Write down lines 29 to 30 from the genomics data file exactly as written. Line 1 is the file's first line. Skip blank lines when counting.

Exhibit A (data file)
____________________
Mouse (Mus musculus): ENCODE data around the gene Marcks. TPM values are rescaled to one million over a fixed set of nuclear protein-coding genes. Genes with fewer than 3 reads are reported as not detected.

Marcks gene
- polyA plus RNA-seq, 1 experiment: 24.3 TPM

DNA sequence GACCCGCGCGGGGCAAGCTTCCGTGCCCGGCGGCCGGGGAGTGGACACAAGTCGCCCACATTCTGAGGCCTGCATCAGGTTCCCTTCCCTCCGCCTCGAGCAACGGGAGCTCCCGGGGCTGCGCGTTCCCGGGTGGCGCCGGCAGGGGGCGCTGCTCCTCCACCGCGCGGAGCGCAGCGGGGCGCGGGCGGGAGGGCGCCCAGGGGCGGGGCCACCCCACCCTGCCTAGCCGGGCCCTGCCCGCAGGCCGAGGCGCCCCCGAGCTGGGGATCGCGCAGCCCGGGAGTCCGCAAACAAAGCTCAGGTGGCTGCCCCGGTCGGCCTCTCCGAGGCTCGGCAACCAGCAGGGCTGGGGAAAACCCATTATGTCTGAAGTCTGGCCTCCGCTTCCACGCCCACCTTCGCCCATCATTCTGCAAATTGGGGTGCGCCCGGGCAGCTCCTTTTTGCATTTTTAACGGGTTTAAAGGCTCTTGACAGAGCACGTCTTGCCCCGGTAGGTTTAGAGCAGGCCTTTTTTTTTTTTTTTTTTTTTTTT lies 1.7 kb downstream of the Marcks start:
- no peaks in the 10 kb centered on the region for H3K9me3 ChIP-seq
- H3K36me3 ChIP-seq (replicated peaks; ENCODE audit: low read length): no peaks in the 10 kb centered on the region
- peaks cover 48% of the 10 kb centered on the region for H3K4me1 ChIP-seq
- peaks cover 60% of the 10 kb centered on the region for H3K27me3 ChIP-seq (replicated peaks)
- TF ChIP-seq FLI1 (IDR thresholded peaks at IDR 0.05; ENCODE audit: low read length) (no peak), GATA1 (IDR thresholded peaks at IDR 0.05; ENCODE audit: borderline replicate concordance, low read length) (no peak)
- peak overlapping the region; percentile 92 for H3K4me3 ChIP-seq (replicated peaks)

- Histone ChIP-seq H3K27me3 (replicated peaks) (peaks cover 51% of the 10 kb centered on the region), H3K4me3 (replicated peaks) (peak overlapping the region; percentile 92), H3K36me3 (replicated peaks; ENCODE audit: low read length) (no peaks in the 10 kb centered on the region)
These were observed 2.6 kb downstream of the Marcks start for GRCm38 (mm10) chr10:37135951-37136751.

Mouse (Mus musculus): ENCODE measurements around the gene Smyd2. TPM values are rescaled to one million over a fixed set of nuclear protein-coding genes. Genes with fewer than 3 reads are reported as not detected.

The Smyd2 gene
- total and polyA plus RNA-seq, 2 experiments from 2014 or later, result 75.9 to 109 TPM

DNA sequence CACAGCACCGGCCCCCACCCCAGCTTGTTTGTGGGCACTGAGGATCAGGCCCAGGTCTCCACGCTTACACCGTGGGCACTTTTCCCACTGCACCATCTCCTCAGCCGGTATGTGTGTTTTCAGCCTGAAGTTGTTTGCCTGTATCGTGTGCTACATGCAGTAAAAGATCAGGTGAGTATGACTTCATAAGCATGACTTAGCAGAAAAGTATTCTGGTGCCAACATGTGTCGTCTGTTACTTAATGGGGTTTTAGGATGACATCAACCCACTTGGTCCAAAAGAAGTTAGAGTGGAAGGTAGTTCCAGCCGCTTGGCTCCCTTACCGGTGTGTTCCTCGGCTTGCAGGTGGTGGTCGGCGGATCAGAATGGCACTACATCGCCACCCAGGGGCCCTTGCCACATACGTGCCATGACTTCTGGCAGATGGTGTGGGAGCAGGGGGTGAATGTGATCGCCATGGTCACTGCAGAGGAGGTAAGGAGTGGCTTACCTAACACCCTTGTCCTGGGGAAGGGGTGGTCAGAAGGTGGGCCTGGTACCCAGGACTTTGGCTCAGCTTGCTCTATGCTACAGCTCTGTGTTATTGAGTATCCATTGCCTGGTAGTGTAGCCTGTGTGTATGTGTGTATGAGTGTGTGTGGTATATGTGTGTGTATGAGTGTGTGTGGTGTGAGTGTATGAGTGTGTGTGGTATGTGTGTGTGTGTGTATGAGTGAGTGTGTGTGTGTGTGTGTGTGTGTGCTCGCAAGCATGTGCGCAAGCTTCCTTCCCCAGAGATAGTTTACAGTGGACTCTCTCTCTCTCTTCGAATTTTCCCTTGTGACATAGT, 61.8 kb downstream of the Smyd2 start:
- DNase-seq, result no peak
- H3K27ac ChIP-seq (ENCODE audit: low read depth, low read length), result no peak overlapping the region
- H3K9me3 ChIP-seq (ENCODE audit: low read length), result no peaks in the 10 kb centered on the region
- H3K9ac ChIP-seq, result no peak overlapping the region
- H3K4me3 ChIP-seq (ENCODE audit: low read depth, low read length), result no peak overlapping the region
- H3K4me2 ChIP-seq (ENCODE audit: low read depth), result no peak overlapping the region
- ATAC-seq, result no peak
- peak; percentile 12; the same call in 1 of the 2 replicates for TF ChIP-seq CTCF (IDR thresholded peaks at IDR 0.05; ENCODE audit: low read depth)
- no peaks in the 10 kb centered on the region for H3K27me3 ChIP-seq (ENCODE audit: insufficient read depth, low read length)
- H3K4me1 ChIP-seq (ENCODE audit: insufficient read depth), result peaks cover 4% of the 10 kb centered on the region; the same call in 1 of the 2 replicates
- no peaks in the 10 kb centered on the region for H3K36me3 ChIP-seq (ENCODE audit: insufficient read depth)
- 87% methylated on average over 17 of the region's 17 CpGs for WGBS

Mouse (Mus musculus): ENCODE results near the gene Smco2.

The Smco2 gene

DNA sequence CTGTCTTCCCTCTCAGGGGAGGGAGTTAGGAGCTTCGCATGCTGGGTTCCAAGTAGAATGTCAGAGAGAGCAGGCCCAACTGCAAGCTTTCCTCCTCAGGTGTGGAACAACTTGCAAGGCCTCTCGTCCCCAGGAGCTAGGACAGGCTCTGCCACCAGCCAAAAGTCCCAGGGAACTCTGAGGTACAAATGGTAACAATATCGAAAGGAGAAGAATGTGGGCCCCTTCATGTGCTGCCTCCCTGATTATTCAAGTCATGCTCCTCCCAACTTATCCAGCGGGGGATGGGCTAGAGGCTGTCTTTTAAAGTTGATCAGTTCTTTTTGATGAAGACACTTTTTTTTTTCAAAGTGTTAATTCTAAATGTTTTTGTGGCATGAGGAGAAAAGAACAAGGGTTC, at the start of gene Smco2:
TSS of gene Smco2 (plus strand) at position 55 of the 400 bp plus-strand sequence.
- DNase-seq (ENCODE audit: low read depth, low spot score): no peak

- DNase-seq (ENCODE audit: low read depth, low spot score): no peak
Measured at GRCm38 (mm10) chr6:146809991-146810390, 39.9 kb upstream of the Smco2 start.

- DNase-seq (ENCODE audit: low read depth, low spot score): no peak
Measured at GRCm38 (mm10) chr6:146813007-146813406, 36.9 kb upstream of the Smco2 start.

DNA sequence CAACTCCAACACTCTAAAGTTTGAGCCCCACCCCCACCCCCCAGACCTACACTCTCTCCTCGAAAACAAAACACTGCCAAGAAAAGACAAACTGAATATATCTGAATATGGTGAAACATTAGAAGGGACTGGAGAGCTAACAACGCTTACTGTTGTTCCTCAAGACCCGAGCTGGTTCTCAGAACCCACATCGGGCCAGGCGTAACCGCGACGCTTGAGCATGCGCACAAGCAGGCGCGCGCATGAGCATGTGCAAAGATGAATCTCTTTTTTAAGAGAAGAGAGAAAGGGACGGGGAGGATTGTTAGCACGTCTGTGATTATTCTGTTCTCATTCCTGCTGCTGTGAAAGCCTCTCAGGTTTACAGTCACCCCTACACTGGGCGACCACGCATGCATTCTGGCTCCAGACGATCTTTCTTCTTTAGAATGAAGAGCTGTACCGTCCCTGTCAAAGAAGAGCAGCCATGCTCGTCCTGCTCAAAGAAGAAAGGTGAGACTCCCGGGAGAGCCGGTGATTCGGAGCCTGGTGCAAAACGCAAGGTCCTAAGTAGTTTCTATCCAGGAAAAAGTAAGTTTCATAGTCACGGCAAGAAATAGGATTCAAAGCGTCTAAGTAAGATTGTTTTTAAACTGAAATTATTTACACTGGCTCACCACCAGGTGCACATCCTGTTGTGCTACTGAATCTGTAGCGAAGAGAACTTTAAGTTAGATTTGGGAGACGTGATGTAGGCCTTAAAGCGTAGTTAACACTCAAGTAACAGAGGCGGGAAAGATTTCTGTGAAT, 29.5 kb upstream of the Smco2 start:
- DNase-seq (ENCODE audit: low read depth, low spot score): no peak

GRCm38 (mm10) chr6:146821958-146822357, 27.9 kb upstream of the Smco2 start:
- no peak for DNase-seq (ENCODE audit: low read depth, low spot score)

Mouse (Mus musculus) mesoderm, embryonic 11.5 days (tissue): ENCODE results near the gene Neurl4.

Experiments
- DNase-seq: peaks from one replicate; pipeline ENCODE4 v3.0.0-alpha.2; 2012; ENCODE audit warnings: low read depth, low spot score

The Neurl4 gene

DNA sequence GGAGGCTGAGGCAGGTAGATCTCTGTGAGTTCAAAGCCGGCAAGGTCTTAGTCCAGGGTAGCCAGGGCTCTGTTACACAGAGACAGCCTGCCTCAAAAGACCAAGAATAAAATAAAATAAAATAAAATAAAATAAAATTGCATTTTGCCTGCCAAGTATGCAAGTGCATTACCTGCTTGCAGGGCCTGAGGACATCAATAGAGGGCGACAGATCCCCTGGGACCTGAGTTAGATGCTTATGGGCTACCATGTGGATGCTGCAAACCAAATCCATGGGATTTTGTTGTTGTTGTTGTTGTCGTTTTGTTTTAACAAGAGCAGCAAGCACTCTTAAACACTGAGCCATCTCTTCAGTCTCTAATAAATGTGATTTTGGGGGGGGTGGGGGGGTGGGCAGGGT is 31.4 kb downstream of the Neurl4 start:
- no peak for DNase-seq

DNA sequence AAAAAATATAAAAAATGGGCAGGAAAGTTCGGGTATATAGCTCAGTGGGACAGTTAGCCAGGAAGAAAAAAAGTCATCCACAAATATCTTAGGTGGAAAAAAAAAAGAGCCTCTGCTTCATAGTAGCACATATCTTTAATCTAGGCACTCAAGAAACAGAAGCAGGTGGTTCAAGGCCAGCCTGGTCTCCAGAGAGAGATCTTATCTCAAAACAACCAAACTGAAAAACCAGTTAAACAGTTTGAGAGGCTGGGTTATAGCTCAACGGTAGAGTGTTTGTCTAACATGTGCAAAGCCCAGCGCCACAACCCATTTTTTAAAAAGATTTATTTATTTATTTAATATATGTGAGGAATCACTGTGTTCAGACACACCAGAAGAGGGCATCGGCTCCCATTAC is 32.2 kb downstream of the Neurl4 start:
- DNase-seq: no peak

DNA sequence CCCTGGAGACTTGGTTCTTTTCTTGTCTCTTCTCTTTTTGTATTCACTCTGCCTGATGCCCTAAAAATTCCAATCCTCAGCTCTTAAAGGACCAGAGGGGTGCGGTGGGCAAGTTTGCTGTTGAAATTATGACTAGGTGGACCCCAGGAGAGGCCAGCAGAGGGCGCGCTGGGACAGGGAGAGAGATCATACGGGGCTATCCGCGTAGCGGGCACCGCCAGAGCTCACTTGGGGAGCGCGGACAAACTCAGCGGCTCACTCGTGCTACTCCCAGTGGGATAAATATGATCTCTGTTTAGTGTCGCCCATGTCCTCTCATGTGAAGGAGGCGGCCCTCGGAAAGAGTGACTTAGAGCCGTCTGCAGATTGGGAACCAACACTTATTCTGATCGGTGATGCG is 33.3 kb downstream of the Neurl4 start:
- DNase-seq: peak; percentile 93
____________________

Mouse (Mus musculus): ENCODE results near the gene Smco2.

The Smco2 gene